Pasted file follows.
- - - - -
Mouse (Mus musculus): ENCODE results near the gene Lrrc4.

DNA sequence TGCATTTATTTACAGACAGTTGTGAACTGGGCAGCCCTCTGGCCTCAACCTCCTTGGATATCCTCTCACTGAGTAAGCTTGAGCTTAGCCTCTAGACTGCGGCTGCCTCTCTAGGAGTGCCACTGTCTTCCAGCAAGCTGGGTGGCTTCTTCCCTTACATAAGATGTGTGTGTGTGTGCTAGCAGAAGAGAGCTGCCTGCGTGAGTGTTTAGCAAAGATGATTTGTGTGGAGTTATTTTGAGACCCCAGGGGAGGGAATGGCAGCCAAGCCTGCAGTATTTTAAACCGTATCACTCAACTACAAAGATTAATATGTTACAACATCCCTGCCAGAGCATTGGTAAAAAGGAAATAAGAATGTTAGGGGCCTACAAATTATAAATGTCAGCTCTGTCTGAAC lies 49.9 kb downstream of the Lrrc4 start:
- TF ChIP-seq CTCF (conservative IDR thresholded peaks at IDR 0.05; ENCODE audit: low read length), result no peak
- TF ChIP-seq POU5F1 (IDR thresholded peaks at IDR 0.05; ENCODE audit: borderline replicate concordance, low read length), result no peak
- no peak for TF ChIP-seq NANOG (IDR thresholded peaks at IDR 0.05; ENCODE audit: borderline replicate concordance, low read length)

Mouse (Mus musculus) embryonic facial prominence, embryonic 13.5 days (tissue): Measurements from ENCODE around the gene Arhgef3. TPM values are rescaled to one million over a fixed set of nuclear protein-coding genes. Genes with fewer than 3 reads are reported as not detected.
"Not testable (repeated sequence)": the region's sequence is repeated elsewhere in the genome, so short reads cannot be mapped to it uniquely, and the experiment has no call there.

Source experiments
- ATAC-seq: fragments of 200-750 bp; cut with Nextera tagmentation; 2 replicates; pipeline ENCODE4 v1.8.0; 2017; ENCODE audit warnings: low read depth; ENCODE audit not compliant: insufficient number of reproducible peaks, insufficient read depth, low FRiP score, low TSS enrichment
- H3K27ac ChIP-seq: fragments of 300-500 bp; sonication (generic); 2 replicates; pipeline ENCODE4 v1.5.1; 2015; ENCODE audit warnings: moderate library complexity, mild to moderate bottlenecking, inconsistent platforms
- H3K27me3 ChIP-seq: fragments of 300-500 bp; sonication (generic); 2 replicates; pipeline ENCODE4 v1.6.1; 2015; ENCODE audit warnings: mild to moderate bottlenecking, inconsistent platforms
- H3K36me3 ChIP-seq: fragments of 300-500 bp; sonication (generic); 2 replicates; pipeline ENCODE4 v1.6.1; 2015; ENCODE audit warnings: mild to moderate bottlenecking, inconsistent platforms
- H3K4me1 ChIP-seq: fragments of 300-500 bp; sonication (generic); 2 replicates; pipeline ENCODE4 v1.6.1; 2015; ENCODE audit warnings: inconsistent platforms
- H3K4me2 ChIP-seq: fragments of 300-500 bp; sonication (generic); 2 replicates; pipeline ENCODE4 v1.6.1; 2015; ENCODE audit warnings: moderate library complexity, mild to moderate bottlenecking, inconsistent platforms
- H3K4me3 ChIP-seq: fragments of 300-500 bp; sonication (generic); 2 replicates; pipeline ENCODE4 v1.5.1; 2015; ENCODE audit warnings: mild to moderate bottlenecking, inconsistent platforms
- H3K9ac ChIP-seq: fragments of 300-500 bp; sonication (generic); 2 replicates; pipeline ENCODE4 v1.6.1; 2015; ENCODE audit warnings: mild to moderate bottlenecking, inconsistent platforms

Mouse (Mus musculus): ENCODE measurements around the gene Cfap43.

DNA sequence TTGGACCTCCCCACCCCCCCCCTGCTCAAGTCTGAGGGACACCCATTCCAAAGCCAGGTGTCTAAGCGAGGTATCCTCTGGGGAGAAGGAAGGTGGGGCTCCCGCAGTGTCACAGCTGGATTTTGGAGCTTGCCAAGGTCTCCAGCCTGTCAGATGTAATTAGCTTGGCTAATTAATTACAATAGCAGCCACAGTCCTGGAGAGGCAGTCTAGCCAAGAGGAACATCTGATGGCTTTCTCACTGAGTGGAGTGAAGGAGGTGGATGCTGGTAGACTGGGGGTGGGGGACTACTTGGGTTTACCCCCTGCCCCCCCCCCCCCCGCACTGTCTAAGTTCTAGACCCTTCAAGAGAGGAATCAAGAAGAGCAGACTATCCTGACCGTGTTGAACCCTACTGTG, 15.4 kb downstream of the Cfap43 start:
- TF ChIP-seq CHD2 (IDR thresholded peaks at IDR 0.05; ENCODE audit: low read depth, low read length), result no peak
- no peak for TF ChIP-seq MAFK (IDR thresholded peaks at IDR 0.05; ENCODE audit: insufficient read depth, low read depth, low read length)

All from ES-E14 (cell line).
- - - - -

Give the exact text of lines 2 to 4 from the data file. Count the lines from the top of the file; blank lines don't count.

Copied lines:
DNA sequence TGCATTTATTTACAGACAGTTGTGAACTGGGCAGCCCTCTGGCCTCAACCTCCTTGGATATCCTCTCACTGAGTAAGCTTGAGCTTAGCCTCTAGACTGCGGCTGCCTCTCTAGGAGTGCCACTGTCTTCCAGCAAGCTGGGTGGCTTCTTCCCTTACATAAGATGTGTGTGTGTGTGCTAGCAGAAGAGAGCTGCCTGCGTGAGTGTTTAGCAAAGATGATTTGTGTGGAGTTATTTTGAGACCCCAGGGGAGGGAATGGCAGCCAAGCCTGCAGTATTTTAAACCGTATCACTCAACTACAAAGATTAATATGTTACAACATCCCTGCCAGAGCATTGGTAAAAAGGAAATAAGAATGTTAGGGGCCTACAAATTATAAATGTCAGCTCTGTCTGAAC lies 49.9 kb downstream of the Lrrc4 start:
- TF ChIP-seq CTCF (conservative IDR thresholded peaks at IDR 0.05; ENCODE audit: low read length), result no peak
- TF ChIP-seq POU5F1 (IDR thresholded peaks at IDR 0.05; ENCODE audit: borderline replicate concordance, low read length), result no peak